See artist Robert Gentile in his element.EXPAND
See artist Robert Gentile in his element.
Lynn Trimble

Grand Avenue Tour
Get a new perspective on historic Grand Avenue, with a guided tour that’ll take you behind the scenes at a trio of artist studios — along with the studio for Fushicho Daiko drumming, where you’ll experience a live performance. It’s happening from 1 to 3 p.m. on Saturday, July 14. Tickets are $15. The tour starts at Grand ArtHaus, 1501 Grand Avenue, where Robert Gentile creates work influenced by his New York City graffiti roots. Participating artists also include self-taught realist painter Ashwini Bharathula and Amanda Adkins, whose paintings channel folklore and fairy tales. The tour is presented by Artlink. Visit the Artlink website. Lynn Trimble

Catch Marshall Shore sharing Phoenix lore.
Catch Marshall Shore sharing Phoenix lore.
Photo: Miachelle D Photography

History Underground: Obscure Anecdotes of Phoenix Events
Revel in Phoenix lore as Marshall Shore, best known as Arizona’s hip historian, recounts obscure anecdotes from the city’s past. First up is the tale of notorious murderess Winnie Ruth Judd, whose saga inspired the art you’ll see above the bar inside the Rose Room at Valley Bar, 130 North Central Avenue. What comes next is anyone’s guess, during History Underground: Obscure Anecdotes of Phoenix Events. Doors open at 5:30 p.m. for the 6 p.m. event, which will only set you back $5 before drinks. While you’re there, ask Shore what $5 might have bought you back in the day. Visit the Valley Bar website. Lynn Trimble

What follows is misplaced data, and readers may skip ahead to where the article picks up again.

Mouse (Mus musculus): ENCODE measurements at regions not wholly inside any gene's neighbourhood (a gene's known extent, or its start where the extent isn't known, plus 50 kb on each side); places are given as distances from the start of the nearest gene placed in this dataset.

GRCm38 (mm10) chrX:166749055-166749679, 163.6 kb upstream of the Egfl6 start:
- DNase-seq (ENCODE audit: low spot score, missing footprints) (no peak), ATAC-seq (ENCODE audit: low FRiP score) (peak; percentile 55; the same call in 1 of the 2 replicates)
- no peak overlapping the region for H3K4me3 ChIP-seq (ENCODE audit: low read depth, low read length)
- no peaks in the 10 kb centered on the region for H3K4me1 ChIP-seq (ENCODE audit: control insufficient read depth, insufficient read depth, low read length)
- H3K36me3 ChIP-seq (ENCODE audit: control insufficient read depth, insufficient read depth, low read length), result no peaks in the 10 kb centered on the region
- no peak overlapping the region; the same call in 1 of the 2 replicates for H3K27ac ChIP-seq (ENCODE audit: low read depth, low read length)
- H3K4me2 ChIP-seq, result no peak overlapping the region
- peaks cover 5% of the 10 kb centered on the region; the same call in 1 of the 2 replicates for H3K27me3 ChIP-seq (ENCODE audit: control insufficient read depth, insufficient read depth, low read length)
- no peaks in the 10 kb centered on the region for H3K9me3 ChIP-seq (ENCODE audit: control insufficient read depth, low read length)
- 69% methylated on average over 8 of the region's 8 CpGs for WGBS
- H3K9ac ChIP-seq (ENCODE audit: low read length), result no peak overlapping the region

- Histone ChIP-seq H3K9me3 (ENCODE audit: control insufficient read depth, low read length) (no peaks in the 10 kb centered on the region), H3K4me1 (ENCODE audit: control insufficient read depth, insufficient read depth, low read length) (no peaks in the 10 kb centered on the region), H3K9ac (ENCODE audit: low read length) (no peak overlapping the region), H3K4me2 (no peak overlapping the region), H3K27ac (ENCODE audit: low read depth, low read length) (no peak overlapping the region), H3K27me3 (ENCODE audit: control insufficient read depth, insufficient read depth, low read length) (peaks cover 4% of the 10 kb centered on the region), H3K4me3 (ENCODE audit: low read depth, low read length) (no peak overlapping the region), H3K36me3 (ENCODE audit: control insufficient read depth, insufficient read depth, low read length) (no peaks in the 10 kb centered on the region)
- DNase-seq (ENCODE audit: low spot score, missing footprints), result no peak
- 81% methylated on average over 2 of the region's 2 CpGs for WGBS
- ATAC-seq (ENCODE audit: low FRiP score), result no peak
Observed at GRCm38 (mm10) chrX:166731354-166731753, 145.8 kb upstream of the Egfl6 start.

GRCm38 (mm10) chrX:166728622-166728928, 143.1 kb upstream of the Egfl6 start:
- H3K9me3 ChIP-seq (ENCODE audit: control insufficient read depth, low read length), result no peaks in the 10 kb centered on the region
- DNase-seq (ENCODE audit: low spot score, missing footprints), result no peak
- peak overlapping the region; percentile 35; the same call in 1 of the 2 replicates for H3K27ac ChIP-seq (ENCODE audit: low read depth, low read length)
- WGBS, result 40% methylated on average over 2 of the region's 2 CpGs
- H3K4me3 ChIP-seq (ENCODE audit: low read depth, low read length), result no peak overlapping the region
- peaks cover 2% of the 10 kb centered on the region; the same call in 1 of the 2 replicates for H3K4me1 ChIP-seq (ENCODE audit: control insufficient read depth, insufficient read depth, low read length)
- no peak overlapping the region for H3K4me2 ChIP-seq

Up your Arizona music I.Q.
Up your Arizona music I.Q.
Musical Instrument Museum

Experience Arizona Music Weekend
Explore the roots of Arizona’s diverse musical landscape as the Musical Instrument Museum, 4725 East Mayo Boulevard, presents day two of its Experience Arizona Music weekend, from 9 a.m. to 5 p.m. on Sunday, July 15. It’s free with general museum admission, which is $20. The Sunday lineup includes Native American and Mexican folkloric music performance, talks by artists and the museum’s curator for North America, Arizona songs and stories, performance by local music students, and a make-your-own maraca craft. There’s even a photo booth, complete with costumes and props you can borrow to set the scene. Visit the Musical Instrument Museum website. Lynn Trimble

More skate documentary, less murder on a golf course.EXPAND
More skate documentary, less murder on a golf course.
The Orchard

Blood and Steel: Cedar Crest Country Club